A new breakthrough in 3D printing technology developed by researchers at Purdue University can make 3D printing of explosives materials possible. Using a novel method, tiny droplets of energetic materials such as explosives, propellants, and pyrotechnics can be deposited onto a substrate to form a nanothermite. These nanothermites generate a lot of heat, thrust and a loud shockwave when ignited at over 2,500 Kelvin (K) or 4,000° Fahrenheit (F).
3D Printing Industry
Additive manufacturing (AM) or 3D printing is a process of creating three dimensional (3D) solid objects by depositing several successive layers of thin horizontal slices to form the 3D structure of the object1. Structures made of different materials such as metal, fabrics, biological materials, etc. This 12 Billion $ industry is predicted to generate revenue that exceeds $ 21 Billion by the year 20201. Therefore, additive manufacturing is a powerful tool that is going to revolutionize how objects are created in the future.
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Purdue’s Effort to 3D Print Explosives
Micro-level energetics are used in a variety of micromechanical systems. For example, airbags in vehicles are deployed by using a small amount of solid propellant. Dr. Jeff Rhoads’ team at Purdue University developed a new method to safely 3D print energetic materials or explosives. To 3D print explosives, this research team used two separate inert suspensions, of which include: aluminum, which acts as a fuel and copper oxide, which acts as an oxidizer. The suspensions of both these materials were prepared by dissolving the nanoparticles of aluminum or copper oxide in dimethyl-formamide (DMF)2,3.
Based on the software program, droplets of picoliter (pL) volumes of these two materials were deposited onto a substrate using a piezoelectric inkjet printer2,3. To allow for the in situ mixing of aluminum and copper oxide, the droplets of these two materials were deposited adjacently in an overlapping fashion2,3. Multiple layers of the aluminum and copper oxide were deposited onto a substrate to form the final energetic material2,3.
There are two major challenges in 3D printing explosives using this technique. 1. Obtaining optimum droplet volume and pattern, and 2. Accurate deposition of droplets. To solve this first problem, Dr. Jeff Rhoads’ team used a tube that flexes when a voltage is applied. The size of the droplets deposited could be controlled by varying the voltage which allows for 0.1-micrometer increments in droplet size. Unlike the traditional 3D printing machinery, where the stage is fixed and has a moving nozzle, the 3D printer used by Purdue used a stationary nozzle and a moving stage2. The precise movement of the stage in micrometer scale ensures the accurate deposition of the suspension droplets2.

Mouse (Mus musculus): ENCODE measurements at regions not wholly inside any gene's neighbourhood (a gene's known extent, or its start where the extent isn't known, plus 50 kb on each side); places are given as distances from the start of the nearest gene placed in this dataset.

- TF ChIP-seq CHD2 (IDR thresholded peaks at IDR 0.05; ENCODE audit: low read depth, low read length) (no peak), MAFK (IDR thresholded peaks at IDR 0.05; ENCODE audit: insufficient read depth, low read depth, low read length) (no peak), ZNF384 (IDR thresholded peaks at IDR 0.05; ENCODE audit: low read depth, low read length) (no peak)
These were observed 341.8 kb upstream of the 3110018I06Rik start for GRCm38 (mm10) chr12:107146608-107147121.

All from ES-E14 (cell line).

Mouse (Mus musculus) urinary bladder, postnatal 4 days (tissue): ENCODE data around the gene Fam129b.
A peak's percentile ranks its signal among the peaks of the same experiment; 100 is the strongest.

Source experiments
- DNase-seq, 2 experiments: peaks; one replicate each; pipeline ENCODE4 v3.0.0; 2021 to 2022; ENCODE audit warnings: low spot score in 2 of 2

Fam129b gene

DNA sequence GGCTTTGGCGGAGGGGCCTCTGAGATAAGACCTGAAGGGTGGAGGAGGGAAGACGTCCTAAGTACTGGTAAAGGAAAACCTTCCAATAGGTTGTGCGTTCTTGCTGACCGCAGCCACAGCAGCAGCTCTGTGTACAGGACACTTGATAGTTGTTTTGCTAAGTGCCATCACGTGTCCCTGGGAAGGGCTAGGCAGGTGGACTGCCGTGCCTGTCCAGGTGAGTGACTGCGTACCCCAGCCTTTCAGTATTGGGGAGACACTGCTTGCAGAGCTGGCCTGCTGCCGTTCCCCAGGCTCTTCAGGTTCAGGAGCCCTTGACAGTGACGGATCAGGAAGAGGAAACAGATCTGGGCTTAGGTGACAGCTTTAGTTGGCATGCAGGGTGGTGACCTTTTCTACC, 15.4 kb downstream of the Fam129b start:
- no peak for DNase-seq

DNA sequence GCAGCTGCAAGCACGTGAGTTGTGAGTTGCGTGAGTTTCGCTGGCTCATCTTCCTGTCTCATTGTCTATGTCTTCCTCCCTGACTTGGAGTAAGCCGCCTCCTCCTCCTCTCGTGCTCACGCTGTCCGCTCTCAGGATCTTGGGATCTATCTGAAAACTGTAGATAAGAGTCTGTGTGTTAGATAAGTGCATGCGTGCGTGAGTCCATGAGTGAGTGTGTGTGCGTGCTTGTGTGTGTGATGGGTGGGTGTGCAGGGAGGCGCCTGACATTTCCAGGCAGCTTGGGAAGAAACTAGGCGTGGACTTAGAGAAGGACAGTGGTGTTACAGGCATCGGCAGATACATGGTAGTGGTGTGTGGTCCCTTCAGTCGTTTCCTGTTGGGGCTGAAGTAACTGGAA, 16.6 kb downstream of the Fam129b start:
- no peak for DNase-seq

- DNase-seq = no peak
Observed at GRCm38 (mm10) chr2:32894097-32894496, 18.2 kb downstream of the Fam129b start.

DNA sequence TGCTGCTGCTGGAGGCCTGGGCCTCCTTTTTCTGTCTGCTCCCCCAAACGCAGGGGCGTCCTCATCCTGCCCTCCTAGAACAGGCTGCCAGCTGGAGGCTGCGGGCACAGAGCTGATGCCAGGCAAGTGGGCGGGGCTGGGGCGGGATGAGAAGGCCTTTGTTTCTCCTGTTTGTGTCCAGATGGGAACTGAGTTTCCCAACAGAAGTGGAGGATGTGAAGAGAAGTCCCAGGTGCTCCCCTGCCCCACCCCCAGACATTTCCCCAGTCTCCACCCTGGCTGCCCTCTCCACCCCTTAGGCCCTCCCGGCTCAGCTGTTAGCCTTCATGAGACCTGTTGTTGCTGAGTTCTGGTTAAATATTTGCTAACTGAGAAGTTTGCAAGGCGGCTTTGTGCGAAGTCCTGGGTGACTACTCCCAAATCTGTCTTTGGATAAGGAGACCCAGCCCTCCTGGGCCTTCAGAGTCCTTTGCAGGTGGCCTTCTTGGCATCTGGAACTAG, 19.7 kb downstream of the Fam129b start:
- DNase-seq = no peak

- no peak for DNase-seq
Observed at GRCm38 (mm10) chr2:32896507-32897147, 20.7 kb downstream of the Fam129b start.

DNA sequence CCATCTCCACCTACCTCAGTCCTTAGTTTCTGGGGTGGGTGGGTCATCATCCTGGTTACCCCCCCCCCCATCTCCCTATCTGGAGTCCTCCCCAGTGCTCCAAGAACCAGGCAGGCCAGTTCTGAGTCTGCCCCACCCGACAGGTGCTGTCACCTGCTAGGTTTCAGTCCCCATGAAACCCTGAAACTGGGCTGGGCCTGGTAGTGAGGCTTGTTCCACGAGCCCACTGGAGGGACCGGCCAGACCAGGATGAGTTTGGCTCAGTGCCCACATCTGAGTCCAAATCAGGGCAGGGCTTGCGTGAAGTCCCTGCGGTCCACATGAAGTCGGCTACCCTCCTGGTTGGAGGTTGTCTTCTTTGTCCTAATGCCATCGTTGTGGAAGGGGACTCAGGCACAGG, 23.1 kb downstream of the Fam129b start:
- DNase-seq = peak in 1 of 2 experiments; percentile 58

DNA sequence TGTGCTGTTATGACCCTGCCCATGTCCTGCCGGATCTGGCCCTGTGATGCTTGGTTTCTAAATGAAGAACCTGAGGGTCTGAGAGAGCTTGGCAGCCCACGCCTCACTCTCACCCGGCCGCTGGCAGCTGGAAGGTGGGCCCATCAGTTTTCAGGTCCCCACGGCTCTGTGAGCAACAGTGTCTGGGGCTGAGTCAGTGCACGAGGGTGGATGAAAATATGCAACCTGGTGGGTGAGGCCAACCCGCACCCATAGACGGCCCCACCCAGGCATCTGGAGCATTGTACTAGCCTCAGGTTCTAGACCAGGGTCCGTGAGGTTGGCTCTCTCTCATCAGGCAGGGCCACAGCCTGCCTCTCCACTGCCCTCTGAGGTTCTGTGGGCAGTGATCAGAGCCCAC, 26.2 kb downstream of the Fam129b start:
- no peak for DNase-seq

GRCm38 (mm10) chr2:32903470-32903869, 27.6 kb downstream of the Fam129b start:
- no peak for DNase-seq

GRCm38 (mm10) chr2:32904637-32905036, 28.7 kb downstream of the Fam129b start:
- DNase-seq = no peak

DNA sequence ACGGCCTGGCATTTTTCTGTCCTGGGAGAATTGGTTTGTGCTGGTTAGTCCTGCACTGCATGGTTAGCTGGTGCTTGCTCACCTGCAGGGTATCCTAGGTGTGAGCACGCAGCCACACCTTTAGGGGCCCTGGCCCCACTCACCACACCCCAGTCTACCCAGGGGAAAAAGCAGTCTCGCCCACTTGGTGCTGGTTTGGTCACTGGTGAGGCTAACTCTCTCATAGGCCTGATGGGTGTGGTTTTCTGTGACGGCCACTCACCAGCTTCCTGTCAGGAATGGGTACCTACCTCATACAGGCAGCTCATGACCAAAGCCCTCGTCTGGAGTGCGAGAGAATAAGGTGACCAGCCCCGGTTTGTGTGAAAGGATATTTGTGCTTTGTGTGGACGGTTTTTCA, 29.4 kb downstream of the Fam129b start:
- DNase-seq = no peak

Samples composed of 3, 5 and 7 layers of the material were ignited using a spark igniter to test the energetic performance of the materials. High-speed cameras were used to record the explosion to compare the energetic performance to a premixed nanothermite3. With the help of high-speed thermal imaging, the team concluded that the samples printed by Purdue’s single nozzle would require a maximum reaction temperature of 200 K greater than the comparable samples printed with dual nozzle technique3. Therefore, the new technique developed by Dr. Jeff Rhoads’ team at Purdue University is safer than the previously existing 3D printing techniques to prepare 3D printed explosives.
Taken together, this 3D printing technique developed at Purdue appears to have a great potential to utilize reactive inkjet printing as a powerful tool for depositing inert suspensions of energetic materials3. This work published in the Journal of Applied Physics sheds light on new possibilities of safer printing of energetic materials using AM techniques.
- “What is 3D Printing?” – 3DPrinting.com
- “3D Printing with Explosives” – Machine DesignMurray, A. L., Isik, T., Ortalan, V., Gundux, E., Son, S. F., Chiu, G. T. C., & Rhoads, J. F.
- Two component additive manufacturing of nanothermite structures via reactive inkjet printing. (2017). Journal of Applied Physics. 122:184901.